The Urs of Imaam Hussain (R.A) (Karbala) on 10th Muharram 1438 Hirjri

Karbala Ziarat Pictures Hazrat Imam Hussain
Karbala Ziarat Pictures Hazrat Imam Hussain

The Urs of Imaam Hussain (Karbala) will be on 10th Muharram  1438Hijri
This will be on approx Wednesday 12th October 2016
The Day of Ashura is on the tenth day of Muharram in the Islamic calendar and marks a very important day of the Mourning of Muharram.
Day of Ashura is commemorated by Muslims as a day of mourning for the death of Hazrat Hussain ibn Ali ( R.A), the grandson of the Final Prophet Hazrat Muhammad (Peace be Upon them) at the Battle of Karbala on 10 Muharram in the year 61 AH.In some  regions of Muslim countries such as Afghanistan, Iran, Azerbaijan, Iraq, Lebanon, Bahrain, and Pakistan, the Commemoration of Hazrat Hussain ibn Ali ( R.A) has become a national holiday and most ethnic and religious communities participate in it. Even in predominantly Hindu majority but secular country like India, Ashura (10th day in the month of Muharram) is a public holiday.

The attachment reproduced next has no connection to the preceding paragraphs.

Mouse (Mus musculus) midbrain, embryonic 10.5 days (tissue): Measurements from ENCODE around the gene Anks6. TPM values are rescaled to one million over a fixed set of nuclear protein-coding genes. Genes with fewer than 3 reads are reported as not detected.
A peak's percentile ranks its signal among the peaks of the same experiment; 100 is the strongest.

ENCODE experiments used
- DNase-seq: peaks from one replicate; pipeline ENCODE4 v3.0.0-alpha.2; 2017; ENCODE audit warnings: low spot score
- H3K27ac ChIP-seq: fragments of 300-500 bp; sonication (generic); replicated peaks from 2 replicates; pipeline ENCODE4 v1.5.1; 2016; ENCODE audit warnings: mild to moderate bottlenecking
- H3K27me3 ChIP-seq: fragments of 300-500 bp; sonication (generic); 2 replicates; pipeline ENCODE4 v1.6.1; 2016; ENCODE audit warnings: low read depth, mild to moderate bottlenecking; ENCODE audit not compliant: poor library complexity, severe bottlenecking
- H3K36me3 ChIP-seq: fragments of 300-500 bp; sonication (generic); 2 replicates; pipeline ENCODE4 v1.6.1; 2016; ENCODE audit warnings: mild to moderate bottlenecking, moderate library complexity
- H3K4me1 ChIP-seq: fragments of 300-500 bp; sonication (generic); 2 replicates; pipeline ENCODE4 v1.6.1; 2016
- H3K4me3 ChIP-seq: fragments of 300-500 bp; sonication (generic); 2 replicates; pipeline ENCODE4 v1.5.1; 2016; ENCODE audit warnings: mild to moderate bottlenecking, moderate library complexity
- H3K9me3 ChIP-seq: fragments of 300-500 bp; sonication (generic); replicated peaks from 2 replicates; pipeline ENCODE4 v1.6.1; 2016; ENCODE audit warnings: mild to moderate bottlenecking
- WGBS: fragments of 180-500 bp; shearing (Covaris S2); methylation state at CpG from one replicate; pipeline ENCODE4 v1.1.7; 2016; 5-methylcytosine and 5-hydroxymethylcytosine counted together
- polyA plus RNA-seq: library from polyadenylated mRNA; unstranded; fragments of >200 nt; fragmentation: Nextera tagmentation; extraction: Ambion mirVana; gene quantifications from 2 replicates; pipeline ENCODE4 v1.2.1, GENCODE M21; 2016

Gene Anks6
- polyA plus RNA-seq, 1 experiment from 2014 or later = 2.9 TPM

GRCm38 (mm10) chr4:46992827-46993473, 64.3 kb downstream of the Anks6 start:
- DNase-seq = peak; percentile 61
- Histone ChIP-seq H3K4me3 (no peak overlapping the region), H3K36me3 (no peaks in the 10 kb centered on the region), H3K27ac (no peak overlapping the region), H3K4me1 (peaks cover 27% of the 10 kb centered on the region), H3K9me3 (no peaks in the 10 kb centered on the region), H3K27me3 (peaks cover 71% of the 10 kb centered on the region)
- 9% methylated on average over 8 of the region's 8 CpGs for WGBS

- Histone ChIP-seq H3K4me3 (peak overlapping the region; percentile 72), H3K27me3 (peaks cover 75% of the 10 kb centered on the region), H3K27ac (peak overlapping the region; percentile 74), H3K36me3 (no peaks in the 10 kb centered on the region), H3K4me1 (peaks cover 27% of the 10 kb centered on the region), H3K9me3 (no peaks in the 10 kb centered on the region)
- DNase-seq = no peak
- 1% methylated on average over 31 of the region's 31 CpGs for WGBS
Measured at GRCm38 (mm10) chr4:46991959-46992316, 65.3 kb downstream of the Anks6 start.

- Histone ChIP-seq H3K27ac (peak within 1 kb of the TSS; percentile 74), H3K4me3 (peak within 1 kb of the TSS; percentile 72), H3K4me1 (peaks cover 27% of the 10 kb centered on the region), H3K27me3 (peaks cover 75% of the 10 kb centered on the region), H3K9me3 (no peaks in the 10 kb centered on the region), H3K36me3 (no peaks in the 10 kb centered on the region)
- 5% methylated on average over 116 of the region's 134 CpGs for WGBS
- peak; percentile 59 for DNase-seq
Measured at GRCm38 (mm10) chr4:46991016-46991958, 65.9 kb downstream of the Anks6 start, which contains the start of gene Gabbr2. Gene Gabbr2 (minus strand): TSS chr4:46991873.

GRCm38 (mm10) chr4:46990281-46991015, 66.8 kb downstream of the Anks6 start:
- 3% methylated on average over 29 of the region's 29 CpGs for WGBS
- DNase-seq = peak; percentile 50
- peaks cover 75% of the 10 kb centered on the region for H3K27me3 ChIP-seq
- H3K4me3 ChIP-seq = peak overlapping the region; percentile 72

According to  Muslim tradition, Ibn Abbas narrates that the blessed Prophet  Muhammad (PBUT) came to Madina and saw the Jews fasting on the tenth day of Muharram. He asked, “What is this?” They said, “This is a good day, this is the day when Allah saved the Children of Israel from their enemy and Musa (Moses) fasted on this day.” So he fasted on this day and told the people to fast.
Hazrat Hussain (R.A) gave everything he had, including his life, for the greater good and for the benefit of those around him, and his epic legacy continues to inspire millions across the world on a daily basis.
Hazrat Hussain ibn Ali (R.A) was born in 620 AD to a family famed for their values of equality, love and peace. Raised by his grandfather, Prophet Muhammad (the last prophet of Islam, Peace be upon them), Hazrat Hussain (R.A) was known for his integrity, generosity of spirit and blindness to colour and social class. It was for this reason that people flocked to him and his family.